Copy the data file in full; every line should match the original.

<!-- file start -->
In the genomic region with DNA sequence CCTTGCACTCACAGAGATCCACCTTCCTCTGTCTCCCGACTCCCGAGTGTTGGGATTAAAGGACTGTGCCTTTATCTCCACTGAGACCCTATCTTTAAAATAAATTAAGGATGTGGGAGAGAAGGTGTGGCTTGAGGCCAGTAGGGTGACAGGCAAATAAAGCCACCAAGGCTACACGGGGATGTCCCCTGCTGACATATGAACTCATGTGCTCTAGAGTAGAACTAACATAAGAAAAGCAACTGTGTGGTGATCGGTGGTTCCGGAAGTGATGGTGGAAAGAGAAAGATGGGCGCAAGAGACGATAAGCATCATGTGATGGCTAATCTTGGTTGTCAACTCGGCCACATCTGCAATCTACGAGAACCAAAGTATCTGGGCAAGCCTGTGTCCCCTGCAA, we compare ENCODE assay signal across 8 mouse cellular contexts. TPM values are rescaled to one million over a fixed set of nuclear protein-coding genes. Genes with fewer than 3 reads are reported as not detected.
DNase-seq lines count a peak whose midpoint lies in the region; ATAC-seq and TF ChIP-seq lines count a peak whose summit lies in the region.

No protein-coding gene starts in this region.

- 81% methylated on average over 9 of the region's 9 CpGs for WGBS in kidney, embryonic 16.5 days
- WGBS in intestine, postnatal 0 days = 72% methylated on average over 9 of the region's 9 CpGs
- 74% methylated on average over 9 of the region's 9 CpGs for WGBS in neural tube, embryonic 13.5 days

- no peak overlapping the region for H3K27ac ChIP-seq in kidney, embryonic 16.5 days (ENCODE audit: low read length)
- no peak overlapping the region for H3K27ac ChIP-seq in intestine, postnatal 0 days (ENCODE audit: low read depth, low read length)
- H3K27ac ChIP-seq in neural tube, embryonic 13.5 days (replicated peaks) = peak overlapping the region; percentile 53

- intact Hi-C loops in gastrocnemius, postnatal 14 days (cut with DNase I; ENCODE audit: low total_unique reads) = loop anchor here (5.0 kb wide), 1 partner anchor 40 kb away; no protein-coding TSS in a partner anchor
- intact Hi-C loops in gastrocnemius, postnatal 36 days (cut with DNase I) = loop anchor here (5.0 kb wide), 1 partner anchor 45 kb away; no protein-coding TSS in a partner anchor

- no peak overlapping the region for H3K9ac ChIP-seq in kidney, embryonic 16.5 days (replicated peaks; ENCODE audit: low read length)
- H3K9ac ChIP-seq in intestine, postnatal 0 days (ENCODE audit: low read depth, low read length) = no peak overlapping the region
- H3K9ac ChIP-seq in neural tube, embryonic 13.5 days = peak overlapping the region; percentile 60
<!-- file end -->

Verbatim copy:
In the genomic region with DNA sequence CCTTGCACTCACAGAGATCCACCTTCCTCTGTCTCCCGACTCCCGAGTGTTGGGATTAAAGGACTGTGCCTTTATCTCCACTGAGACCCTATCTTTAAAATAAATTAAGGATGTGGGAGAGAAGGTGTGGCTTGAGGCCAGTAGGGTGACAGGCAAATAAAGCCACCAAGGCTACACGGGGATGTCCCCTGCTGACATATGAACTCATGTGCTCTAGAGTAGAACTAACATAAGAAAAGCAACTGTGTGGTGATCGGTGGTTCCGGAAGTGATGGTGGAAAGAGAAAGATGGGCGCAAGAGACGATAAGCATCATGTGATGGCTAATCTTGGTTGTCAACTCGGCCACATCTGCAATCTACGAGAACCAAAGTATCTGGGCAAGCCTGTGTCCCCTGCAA, we compare ENCODE assay signal across 8 mouse cellular contexts. TPM values are rescaled to one million over a fixed set of nuclear protein-coding genes. Genes with fewer than 3 reads are reported as not detected.
DNase-seq lines count a peak whose midpoint lies in the region; ATAC-seq and TF ChIP-seq lines count a peak whose summit lies in the region.

No protein-coding gene starts in this region.

- 81% methylated on average over 9 of the region's 9 CpGs for WGBS in kidney, embryonic 16.5 days
- WGBS in intestine, postnatal 0 days = 72% methylated on average over 9 of the region's 9 CpGs
- 74% methylated on average over 9 of the region's 9 CpGs for WGBS in neural tube, embryonic 13.5 days

- no peak overlapping the region for H3K27ac ChIP-seq in kidney, embryonic 16.5 days (ENCODE audit: low read length)
- no peak overlapping the region for H3K27ac ChIP-seq in intestine, postnatal 0 days (ENCODE audit: low read depth, low read length)
- H3K27ac ChIP-seq in neural tube, embryonic 13.5 days (replicated peaks) = peak overlapping the region; percentile 53

- intact Hi-C loops in gastrocnemius, postnatal 14 days (cut with DNase I; ENCODE audit: low total_unique reads) = loop anchor here (5.0 kb wide), 1 partner anchor 40 kb away; no protein-coding TSS in a partner anchor
- intact Hi-C loops in gastrocnemius, postnatal 36 days (cut with DNase I) = loop anchor here (5.0 kb wide), 1 partner anchor 45 kb away; no protein-coding TSS in a partner anchor

- no peak overlapping the region for H3K9ac ChIP-seq in kidney, embryonic 16.5 days (replicated peaks; ENCODE audit: low read length)
- H3K9ac ChIP-seq in intestine, postnatal 0 days (ENCODE audit: low read depth, low read length) = no peak overlapping the region
- H3K9ac ChIP-seq in neural tube, embryonic 13.5 days = peak overlapping the region; percentile 60